Teaching students with intellectual disabilities
There are many specific techniques that can help in teaching students with mild or moderate intellectual disabilities, but most can be summarised into three general strategies as follows:
1. Give more time and practice than usual to the student.
2. Embed activities into the context of daily life or functioning where possible.
3. Include the student in both social and academic activities.
Strategy 1: Give more time and practice than usual to the student
If a student has only a mild intellectual disability, he or she can probably learn important fundamentals of the academic curriculum, e.g. basic arithmetic and basic reading.
As a result of the disability, though, the student may need more time or practice than most other students.
A student may know that 2 + 3 = 5, but need help applying this math fact to real objects. The teacher or teaching assistant might need to show the student that two pencils plus three pencils make five pencils.
Giving extra help takes time and perseverance for the teacher and can try the patience of the student. To deal with this problem, it may help to reward the student frequently for effort and successes with well-timed praise, especially if it is focused on specific, actual achievements.
“You added that one correctly”, may be more helpful than “You’re a hard worker”, even if both comments are true.
Giving appropriate praise is in turn easier if the teacher sets reasonable, ‘do-able’ goals by breaking skills or tasks into steps that the student is likely to learn without becoming overly discouraged. At the same time, it is important not to insult the student with goals or activities that are too easy or by using curriculum materials clearly intended for children who are much younger.
Setting expectations too low actually deprives a student with an intellectual disability of rightful opportunities to learn, a serious ethical and professional mistake (Bogdan, 2006). In many curriculum areas, fortunately, there already existing materials that are simplified, yet also appropriate for older students (Snell, et al., 2005). Special education teacher-specialists can often help in finding them and in devising effective ways of using them.
Strategy 2: Embed activities into the context of daily life or functioning where possible
One basis for selecting activities is to relate learning goals to students’ everyday lives and activities, just as a teacher would with all students. This strategy addresses one of the defining features of an intellectual disability; the student’s difficulties with adapting to and functioning in everyday living.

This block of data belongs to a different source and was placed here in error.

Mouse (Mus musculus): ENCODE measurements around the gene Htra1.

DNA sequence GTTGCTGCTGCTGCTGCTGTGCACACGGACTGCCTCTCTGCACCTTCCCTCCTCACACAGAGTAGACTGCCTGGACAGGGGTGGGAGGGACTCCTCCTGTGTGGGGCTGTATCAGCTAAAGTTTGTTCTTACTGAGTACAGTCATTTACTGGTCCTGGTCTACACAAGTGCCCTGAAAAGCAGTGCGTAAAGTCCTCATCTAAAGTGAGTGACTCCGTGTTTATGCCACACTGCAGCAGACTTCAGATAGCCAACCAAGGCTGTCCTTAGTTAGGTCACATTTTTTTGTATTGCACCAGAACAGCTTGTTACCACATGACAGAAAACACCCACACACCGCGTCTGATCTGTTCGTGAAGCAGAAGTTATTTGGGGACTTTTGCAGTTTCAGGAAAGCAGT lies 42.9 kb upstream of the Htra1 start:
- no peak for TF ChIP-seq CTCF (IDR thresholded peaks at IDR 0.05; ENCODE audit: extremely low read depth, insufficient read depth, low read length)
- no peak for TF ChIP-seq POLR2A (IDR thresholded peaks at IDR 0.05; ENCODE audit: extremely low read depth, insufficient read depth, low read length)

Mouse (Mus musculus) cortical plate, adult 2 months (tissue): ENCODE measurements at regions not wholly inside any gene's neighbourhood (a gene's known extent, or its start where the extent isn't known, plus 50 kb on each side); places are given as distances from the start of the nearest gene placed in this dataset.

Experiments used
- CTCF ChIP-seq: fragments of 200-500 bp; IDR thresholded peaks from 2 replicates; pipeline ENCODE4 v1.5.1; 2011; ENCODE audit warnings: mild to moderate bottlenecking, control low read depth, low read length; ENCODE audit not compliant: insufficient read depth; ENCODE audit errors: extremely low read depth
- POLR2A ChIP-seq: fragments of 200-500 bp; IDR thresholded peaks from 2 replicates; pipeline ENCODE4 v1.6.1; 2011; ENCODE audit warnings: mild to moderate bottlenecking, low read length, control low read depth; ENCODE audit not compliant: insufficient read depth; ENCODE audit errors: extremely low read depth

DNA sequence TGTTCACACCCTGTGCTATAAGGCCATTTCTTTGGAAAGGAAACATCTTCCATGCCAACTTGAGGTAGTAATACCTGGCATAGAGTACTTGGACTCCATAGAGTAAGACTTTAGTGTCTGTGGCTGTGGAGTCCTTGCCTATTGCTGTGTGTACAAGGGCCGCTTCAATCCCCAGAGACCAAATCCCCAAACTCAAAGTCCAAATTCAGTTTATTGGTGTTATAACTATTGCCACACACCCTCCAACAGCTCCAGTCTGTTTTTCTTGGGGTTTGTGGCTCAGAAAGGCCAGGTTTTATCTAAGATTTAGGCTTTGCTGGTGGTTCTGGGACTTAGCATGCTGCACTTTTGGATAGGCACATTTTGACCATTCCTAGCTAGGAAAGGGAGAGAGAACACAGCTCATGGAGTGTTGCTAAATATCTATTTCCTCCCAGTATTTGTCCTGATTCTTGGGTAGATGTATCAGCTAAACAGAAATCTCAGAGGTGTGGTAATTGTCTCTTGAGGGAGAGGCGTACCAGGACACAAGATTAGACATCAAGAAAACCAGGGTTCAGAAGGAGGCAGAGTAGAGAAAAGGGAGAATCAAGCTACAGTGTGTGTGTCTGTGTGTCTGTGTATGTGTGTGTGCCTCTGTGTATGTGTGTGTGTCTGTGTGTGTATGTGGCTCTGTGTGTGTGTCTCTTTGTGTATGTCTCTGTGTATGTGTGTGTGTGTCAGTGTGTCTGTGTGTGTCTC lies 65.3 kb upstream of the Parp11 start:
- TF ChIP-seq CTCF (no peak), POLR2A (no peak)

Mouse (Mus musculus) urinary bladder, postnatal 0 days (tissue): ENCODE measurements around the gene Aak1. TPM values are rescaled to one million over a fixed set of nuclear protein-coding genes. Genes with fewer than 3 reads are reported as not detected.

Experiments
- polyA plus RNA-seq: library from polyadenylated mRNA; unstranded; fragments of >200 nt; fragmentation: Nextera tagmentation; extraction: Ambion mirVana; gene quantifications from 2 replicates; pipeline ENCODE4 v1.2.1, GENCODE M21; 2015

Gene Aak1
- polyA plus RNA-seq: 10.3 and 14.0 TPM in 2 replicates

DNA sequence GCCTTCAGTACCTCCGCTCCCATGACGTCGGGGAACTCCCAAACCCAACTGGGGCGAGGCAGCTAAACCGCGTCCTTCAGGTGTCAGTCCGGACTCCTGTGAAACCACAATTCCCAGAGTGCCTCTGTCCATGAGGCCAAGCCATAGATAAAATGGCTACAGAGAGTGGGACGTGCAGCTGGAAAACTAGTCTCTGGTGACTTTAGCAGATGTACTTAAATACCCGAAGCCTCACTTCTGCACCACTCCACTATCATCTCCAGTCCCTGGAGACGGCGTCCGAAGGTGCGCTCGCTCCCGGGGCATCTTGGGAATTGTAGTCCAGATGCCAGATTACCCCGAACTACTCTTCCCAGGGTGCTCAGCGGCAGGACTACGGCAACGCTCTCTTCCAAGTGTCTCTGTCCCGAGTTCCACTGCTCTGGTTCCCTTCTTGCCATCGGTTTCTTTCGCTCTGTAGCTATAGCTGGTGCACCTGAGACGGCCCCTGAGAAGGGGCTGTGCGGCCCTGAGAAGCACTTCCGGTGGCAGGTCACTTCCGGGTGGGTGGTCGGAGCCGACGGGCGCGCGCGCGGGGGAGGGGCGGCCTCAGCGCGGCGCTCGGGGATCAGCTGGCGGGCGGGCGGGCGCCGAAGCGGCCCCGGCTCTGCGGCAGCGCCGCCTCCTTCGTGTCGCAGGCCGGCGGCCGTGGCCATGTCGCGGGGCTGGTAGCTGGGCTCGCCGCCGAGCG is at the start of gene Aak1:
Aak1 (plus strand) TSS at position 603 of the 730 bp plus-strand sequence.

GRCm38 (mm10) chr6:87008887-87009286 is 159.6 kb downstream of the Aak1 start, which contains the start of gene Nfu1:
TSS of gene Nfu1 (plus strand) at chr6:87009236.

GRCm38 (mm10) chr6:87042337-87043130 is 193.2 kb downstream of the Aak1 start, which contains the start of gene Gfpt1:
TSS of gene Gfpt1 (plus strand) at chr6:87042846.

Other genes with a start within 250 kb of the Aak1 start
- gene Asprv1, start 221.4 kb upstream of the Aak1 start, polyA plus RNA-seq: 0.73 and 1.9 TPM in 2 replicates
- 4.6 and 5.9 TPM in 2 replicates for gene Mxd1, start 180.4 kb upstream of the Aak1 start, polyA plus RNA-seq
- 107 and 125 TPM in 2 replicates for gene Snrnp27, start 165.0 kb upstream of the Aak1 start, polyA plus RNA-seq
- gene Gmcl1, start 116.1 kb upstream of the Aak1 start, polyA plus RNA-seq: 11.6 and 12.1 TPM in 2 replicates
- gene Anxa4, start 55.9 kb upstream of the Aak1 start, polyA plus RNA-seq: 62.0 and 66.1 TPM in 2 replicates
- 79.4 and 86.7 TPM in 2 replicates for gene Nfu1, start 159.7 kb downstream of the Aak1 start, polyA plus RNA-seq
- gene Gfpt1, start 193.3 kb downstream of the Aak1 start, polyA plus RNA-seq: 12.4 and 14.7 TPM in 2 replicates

• When teaching addition and subtraction, the teacher could create examples about the purchasing of common familiar objects (e.g. food) and about the need to make or receive change for the purchases.
An adaptive, functional approach can help in non-academic areas as well.
In learning to read or ‘tell time’ on a clock, the teacher should focus initially on telling the times important to the student, such as when he or she gets up in the morning or when schools starts. As the teacher adds additional times that are personally meaningful to the student, he or she works gradually towards full knowledge of how to read the hands on a clock. Even if the full knowledge proves slow to develop, however, the student will at least have learned the most useful clock knowledge first.
Strategy 3: Include the student in both social and academic activities
The key word here is inclusion: the student should participate in and contribute to the life of the class as much as possible.
The student should wherever possible:
• Attend special events (assemblies, field days, educational excursions) with the class
• Take part in whole class games
• Take part in group assignments within the class
The changes resulting from these inclusions are real, but can be positive for everyone:
• The changes foster acceptance and helpfulness toward the child with the disability.
• Classmates learn that school is partly about providing opportunities for everyone and not just about evaluating or comparing individuals’ skills.
• The changes caused by inclusion stimulate the student with the disability to learn as much as possible from classmates, socially and academically.
• Group activities can give the student chances to practice social skills, e.g. how to greet classmates appropriately or when and how to ask the teacher a question.
These are skills that are beneficial for everyone to learn, disabled or not.